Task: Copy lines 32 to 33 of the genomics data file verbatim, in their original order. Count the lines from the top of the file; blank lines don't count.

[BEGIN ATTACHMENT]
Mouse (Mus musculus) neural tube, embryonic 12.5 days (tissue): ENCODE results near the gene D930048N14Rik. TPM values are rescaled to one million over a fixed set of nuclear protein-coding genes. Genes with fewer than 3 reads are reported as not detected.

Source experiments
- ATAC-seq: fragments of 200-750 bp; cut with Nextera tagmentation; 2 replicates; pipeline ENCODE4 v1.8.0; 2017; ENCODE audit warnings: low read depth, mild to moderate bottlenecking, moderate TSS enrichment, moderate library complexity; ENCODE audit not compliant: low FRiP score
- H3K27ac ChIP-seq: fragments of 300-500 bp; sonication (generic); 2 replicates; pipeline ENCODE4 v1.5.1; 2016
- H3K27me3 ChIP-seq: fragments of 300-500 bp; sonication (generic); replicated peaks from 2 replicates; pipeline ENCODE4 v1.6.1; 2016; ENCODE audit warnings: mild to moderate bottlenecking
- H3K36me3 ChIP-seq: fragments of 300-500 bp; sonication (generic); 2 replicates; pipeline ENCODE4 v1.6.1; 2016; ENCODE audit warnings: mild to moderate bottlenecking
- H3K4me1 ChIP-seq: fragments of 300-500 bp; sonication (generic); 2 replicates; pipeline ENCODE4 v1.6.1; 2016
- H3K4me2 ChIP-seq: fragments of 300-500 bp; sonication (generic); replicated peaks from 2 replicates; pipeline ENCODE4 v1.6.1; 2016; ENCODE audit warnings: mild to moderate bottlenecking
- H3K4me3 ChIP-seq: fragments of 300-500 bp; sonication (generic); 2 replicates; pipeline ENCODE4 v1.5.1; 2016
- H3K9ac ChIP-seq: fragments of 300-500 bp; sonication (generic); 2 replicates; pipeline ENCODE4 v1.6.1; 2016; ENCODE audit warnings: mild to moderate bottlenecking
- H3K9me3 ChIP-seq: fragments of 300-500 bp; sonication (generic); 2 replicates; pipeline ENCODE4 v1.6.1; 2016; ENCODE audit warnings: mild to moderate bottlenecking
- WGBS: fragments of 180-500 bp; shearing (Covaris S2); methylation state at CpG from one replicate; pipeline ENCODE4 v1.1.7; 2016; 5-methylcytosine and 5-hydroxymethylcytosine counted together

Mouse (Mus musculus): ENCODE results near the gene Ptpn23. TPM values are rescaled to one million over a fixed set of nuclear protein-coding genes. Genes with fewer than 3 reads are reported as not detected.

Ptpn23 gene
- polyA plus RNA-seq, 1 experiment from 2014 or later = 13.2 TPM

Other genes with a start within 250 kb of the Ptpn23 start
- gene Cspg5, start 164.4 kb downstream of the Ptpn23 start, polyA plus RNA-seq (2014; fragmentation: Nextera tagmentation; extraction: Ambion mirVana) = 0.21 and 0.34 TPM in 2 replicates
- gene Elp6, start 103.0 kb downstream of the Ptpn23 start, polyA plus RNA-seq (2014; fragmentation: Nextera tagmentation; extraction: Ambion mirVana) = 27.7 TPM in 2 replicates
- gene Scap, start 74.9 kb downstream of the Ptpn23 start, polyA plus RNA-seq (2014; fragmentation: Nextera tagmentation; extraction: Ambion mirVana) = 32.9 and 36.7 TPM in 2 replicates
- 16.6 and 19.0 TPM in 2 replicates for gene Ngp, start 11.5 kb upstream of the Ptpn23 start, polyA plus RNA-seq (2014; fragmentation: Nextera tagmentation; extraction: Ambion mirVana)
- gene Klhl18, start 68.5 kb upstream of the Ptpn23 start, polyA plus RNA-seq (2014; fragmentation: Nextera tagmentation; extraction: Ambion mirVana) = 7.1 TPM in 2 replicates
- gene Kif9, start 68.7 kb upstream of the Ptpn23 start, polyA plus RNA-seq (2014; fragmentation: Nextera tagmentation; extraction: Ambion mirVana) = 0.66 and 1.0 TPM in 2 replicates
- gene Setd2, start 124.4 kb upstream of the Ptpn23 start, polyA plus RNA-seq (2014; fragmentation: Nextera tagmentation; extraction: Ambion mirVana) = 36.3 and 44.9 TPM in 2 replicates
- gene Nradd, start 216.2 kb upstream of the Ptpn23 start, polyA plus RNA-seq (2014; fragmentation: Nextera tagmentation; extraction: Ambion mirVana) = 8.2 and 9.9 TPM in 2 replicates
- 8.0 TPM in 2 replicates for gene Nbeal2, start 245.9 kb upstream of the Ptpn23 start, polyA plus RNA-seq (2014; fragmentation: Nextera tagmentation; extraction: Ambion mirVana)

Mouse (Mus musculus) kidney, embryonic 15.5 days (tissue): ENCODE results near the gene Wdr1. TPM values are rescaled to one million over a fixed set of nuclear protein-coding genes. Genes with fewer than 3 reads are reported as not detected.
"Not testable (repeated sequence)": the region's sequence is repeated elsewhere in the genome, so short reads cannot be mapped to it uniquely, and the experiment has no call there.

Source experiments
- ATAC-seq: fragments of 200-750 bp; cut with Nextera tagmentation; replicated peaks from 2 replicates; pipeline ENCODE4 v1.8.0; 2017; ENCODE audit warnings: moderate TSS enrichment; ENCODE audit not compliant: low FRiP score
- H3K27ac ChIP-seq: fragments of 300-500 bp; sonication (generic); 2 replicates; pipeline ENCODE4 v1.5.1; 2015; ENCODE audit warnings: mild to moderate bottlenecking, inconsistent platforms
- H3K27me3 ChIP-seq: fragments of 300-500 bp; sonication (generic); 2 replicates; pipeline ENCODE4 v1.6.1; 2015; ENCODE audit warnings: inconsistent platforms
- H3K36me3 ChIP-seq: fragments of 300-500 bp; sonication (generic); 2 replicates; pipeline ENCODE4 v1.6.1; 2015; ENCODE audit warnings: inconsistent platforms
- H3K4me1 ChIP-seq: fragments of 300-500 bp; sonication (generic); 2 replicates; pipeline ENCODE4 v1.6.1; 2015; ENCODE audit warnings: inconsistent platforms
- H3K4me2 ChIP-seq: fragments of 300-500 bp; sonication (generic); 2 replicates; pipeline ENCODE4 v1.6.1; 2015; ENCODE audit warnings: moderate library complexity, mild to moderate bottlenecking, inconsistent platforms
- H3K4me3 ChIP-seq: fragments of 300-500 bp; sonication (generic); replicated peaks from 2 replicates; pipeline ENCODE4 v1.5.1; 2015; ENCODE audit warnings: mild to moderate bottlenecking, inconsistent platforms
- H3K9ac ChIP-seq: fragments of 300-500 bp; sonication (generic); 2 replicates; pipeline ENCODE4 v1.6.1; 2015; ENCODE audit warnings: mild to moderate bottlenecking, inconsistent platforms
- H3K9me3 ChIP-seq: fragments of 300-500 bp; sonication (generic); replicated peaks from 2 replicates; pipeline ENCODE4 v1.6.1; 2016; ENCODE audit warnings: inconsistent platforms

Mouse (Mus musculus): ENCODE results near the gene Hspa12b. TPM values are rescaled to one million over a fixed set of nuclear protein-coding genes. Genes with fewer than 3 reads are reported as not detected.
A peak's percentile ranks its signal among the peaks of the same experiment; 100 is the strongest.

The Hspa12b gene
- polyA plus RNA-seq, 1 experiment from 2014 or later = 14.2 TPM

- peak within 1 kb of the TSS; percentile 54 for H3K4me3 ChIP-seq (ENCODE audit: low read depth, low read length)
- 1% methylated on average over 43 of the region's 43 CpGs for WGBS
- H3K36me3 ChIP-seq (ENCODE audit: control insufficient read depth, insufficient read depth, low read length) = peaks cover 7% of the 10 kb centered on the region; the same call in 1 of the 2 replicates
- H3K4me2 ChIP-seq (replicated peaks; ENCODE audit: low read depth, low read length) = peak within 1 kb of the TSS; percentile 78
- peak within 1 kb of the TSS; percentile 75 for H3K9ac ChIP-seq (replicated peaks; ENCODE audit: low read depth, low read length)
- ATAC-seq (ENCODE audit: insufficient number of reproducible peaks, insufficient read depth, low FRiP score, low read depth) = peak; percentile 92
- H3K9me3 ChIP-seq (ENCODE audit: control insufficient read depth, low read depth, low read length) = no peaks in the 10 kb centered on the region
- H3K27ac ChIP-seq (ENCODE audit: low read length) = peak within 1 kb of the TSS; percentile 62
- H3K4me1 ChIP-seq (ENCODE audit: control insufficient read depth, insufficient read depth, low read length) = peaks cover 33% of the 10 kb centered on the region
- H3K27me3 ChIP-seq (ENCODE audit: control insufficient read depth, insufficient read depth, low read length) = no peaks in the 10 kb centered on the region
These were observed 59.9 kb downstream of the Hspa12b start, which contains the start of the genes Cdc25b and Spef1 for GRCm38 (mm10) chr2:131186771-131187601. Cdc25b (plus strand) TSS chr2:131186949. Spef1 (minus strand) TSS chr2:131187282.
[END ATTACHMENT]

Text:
- H3K36me3 ChIP-seq: fragments of 300-500 bp; sonication (generic); 2 replicates; pipeline ENCODE4 v1.6.1; 2015; ENCODE audit warnings: inconsistent platforms
- H3K4me1 ChIP-seq: fragments of 300-500 bp; sonication (generic); 2 replicates; pipeline ENCODE4 v1.6.1; 2015; ENCODE audit warnings: inconsistent platforms